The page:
Legislature(2005 - 2006)CAPITOL 120
03/02/2005 01:00 PM JUDICIARY
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* first hearing in first committee of referral
= bill was previously heard/scheduled
= bill was previously heard/scheduled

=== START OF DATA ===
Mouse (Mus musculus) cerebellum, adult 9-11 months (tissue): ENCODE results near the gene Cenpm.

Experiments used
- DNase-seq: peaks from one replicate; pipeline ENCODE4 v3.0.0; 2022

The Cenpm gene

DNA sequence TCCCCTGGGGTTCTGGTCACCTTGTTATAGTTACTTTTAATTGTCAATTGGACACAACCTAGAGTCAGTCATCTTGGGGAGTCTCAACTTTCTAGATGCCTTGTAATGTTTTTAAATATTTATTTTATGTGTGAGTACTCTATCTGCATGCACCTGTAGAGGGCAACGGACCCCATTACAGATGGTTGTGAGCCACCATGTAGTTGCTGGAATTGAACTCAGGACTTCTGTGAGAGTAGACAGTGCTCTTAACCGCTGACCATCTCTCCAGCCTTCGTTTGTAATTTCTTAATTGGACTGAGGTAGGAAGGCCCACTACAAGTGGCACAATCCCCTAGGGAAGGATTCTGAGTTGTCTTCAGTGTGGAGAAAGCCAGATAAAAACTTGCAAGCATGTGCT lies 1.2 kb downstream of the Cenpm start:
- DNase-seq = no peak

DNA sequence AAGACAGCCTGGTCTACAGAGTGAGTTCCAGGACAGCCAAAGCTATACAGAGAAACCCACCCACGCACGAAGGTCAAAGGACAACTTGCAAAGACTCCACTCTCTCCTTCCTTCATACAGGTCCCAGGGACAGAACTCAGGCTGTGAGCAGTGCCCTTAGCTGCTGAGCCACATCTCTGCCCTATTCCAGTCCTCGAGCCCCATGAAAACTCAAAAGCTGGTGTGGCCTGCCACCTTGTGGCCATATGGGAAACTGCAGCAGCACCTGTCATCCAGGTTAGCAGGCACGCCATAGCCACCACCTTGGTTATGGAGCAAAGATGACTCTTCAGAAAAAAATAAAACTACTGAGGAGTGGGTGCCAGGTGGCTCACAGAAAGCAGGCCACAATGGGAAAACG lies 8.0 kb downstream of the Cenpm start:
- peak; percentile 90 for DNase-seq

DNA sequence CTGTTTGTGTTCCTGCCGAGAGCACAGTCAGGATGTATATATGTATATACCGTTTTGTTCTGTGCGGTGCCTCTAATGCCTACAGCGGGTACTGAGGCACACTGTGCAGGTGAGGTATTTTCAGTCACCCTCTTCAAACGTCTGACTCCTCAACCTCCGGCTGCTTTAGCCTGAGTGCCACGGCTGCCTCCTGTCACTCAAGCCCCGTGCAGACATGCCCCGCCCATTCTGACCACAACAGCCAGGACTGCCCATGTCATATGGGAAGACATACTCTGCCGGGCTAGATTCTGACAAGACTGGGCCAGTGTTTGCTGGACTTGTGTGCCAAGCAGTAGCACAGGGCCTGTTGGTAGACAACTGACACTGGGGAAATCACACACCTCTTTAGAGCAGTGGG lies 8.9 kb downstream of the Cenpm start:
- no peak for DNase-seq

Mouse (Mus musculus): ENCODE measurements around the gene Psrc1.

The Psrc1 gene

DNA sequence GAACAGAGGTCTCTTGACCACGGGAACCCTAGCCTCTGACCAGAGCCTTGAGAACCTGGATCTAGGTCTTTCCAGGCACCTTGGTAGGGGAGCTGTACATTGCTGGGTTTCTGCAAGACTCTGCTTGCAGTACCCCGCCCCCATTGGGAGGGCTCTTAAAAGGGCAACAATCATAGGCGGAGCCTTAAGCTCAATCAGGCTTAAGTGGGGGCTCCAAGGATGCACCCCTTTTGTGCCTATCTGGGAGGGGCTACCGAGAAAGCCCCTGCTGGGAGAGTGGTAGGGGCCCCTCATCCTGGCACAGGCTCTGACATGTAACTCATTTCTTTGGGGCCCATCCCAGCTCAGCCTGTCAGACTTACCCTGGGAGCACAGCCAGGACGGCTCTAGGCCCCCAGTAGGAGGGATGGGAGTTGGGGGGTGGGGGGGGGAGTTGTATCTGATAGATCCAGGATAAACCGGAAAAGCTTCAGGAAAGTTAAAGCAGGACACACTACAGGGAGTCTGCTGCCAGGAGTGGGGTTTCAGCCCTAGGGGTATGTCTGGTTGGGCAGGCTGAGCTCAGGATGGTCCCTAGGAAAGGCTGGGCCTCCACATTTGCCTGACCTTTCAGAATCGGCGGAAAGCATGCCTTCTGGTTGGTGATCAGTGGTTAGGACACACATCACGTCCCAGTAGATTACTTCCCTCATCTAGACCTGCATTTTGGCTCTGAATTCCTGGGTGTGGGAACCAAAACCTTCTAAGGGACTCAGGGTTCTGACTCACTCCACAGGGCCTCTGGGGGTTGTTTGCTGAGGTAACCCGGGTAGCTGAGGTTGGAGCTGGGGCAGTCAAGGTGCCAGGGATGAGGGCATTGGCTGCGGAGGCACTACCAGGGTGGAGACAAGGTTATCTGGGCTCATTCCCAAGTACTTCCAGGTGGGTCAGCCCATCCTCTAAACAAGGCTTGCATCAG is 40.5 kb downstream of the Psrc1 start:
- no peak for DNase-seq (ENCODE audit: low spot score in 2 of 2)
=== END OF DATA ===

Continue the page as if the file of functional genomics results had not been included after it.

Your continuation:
HB 107 - ATTY FEES: HUNTING/FISHING INTERFERENCE 1:40:26 PM CHAIR McGUIRE announced that the next order of business would be HOUSE BILL NO. 107, "An Act providing for the award of full actual attorney fees and costs to a person aggrieved by unlawful obstruction or hindrance of hunting, fishing, or viewing of fish or game; amending Rules 79 and 82, Alaska Rules of Civil Procedure; and amending Rule 508, Alaska Rules of Appellate Procedure." [Before the committee was CSHB 107(RES).] JIM POUND, Staff to Representative Jay Ramras, Alaska State Legislature, sponsor, presented HB 107 on behalf of Representative Ramras. He said: [House Bill 107] is based on language, in part written years ago, about a growing concern that the legislature had of individuals and groups obstructing hunting, trapping, and even wildlife viewing in this state. When an obstruction takes place, there often is a criminal charge filed against the individual. [He/she] can also be sued by the aggrieved person; juries have awarded as much as $200,000 in some of these cases. But under the current system and current statute, reasonable attorney fees and costs are not awarded. This has a chilling effect, as those costs are directly passed onto the plaintiff in the case. An individual has to consider, before they go to court, how much it's going to cost to pursue a civil case even if they prevail; HB 107 corrects this error in the law. It allows the court to authorize reasonable and actual attorney fees and costs to the prevailing party. It sends a clear message to those who would attempt to prevent people from enjoying their outdoor activities. It also tells Alaska's hunters, trappers, and wildlife viewers that we support them in their activities. MR. POUND, in conclusion, urged the committee's support of HB 107. CHAIR McGUIRE reminded members that CSHB 107(RES) was before the committee. 1:42:25 PM REPRESENTATIVE GARA raised the issue of unintended consequences. Using the example of those who fish in combat fishing areas, he indicated that he wouldn't want to see a lot of lawsuits "coming out of a weekend at the Russian River." MR. POUND offered his understanding that the language on page 2, line 8, should address that concern because it specifies that "lawful competitive practices" are exempted from the bill. REPRESENTATIVE GARA argued that he still has a concern because some things that occur are not necessarily part of a competitive process; instead, they occur because somebody is "just being a jerk - they're not trying to compete with you, they're just cluelessly walking over your line or something like that." He said he would like to see this issue addressed before the bill gets to the house floor. He noted that trout fisherman try to keep a low profile - they try not to splash through the water, they crouch a little bit so as not to scare the fish away - and so according to the wording of the bill, a person would be interfering with a trout fisherman if he/she were walking around splashing through the water. Does the language in the bill now say that anybody who gets hypersensitive about "stream ethics" can sue for full attorney fees? MR. POUND opined, "The fact that we're dealing with a 'prevailing party' clause ... would eliminate the frivolous lawsuits of that nature." He mentioned that much of the wording in the bill is part of current statute and that HB 107 proposes to add the aforementioned clause [to AS 16.05.791(b)]. He offered his belief that this would not increase the number of lawsuits, and that the prevailing party [clause] was originally designed to address concerns pertaining to commercial fishing. REPRESENTATIVE GARA, in response to a question, clarified that the language which causes him concern is located in Section 1 of the bill. That language is part of existing law, AS 16.05.790(a), and says in part: a person may not intentionally obstruct or hinder another person's lawful hunting, fishing, trapping, or viewing of fish or game by (1) placing one's self in a location in which human presence may alter the (A) behavior of the fish or game that another person is attempting to take or view REPRESENTATIVE GARA remarked that scaring fish away could qualify as behavior addressed in the aforementioned paragraph (1)(A); this, along with the proposed changes to AS 16.05.791(b), would make it financially rewarding for a person to sue someone for scaring fish away because the person would be able to get back all of his/her attorney fees. "It seems to me that an unintended consequence would be to make annoyances that people normally deal with now ... profitable to complain about," he added. 1:48:43 PM MR. POUND offered instead that the plaintiff will still be losing time and various other things and thus would not find it worthwhile to pursue such a case. CHAIR McGUIRE acknowledged Representative Gara's concern, and suggested that the dialog on this issue continue. REPRESENTATIVE GARA remarked that regardless of whether a person would find it worthwhile to pursue a lawsuit, the bill does allow a person to get back full attorney fees if he/she brings a lawsuit because someone scared his/her fish away. "Fishermen are pretty serious about what they do, and I can tell you that people ..., when they deal with ... bad behavior at a fishing stream, it ruins their day, and they would sue somebody over it," he predicted. He asked that the sponsor consider changing the bill so that it allows for the recovery of 80 percent of attorney fees. Such a change, he opined, would still accomplish most of the bill's goals, to punish someone for bad behavior, without making it lucrative enough for someone who's had a bad day [fishing] to go out and file a lawsuit. MR. POUND said [the sponsor] wouldn't have an objection to such a change. He pointed out, however, that the language in Sections 3 and 4 has become a more important part of the bill because the state has actually lost money by not having that language in statute; such language would have eliminated some of the lawsuits that Alaska State Troopers and wildlife protection officers have been faced with. REPRESENTATIVE GARA asked what the motivation for the bill is. MR. POUND said that most of the motivation stems from circumstances involving trapping [and hunting]: trap lines up in the Interior have been cut, injured animals have been released from traps, and people have come between a hunter and a moose or caribou in order to keep the hunter from shooting it. 1:52:04 PM REPRESENTATIVE COGHILL surmised that the increase in multi-use activities on trails has created tension between different user groups. For example, some of the activities now occurring on trapping trails can spring traps, and some of the activities now occurring on ski trails can damage snow machines. He mentioned he has a concern regarding how to quantify or define physically interfering or tampering with a person's viewing experience, for example. CHAIR McGUIRE suggested that the committee ought to ensure that the behavior to which the bill can apply is intentional behavior, and although the bill does specify "intentionally obstruct or hinder", it goes on to also specify what the behavior actually is; she noted that this language is part of existing law, and that in order for the bill to apply, the state will have to prove that someone did something intentionally. REPRESENTATIVE COGHILL noted that some people might consider viewing trees more pleasurable than viewing the skyline, and so if one brushes a trail, that could "mess up somebody's view." He offered an example wherein a person building a house obstructed the view that another person had paid for - the courts required the person obstructing the view to remove the top story of his house. "As we get into more and more multiple uses in Alaska, we better be really clear [about] what we're talking about," he concluded. 1:56:10 PM REPRESENTATIVE GRUENBERG mentioned that his wife is active in creating dog parks, and he has concern that the creation of such could run afoul of HB 107 as currently written even if that is not the intent. MR. POUND pointed out that the sponsor is just using existing law as the vehicle for the proposed changes, which are intended to address two actual cases. One proposed change is designed to give the police more authority and ensure that they are not inadvertently the subject of a lawsuit. REPRESENTATIVE GRUENBERG cautioned against unintended consequences. 1:58:05 PM REPRESENTATIVE GARA said the bill appears to address situations in which rafters or those in motor boats travel through water in which someone is fishing for trout, for example; this is a behavior that can anger those that are fishing. Under the bill, lawsuits engendered by such cases could result in the plaintiff being awarded full attorney fees. MR. POUND remarked that such lawsuits could be filed under existing law. REPRESENTATIVE GARA countered that under the bill it will be for "real money." REPRESENTATIVE GRUENBERG asked whether it is the intent to "have actual costs and [attorney] fees on appeal?" He opined that if that is not the intent, then the bill would not alter Rule 508 of the Alaska Rules of Appellate Procedure. REPRESENTATIVE COGHILL mentioned that the bill appears to include licensed activities, except for [wildlife] viewing, and so he is wondering if "that has any snags to it." He suggested that there should be some mechanism in the bill to quantify [obstructing and hindering]. CHAIR McGUIRE remarked that existing law, as detailed in the bill, appears to raise concerns. she suggested that the sponsor and members work together to come up with a committee substitute (CS) or amendments that will address those concerns. 2:03:09 PM REPRESENTATIVE GRUENBERG opined that the language currently in existing AS 16.05.790(d) would seem to already include law enforcement officers. If that is the case, why include the change proposed by Section 2? MR. POUND said that although it might seem that current law already addresses situations involving law enforcement officers, the court has ruled otherwise in a recent case where a "fish and wildlife" helicopter was flying too low over commercial fishing grounds. REPRESENTATIVE GRUENBERG said he'd like to see whether that case has been appealed. Just because a judge makes an erroneous decision, it doesn't mean that the law has to be changed, he remarked, noting that the such cases can be appealed. MR. POUND offered his understanding that "they settled." REPRESENTATIVE GRUENBERG suggested that the committee get a legal opinion on whether current law does cover such situations. CHAIR McGUIRE indicated that HB 107 would be held over.